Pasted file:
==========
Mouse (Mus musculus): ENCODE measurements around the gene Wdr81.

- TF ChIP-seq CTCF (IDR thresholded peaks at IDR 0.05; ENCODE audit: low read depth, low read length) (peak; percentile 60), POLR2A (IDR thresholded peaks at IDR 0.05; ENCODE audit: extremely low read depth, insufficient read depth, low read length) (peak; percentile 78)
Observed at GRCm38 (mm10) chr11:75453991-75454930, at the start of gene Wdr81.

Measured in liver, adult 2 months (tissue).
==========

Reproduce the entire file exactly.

Mouse (Mus musculus): ENCODE measurements around the gene Wdr81.

- TF ChIP-seq CTCF (IDR thresholded peaks at IDR 0.05; ENCODE audit: low read depth, low read length) (peak; percentile 60), POLR2A (IDR thresholded peaks at IDR 0.05; ENCODE audit: extremely low read depth, insufficient read depth, low read length) (peak; percentile 78)
Observed at GRCm38 (mm10) chr11:75453991-75454930, at the start of gene Wdr81.

Measured in liver, adult 2 months (tissue).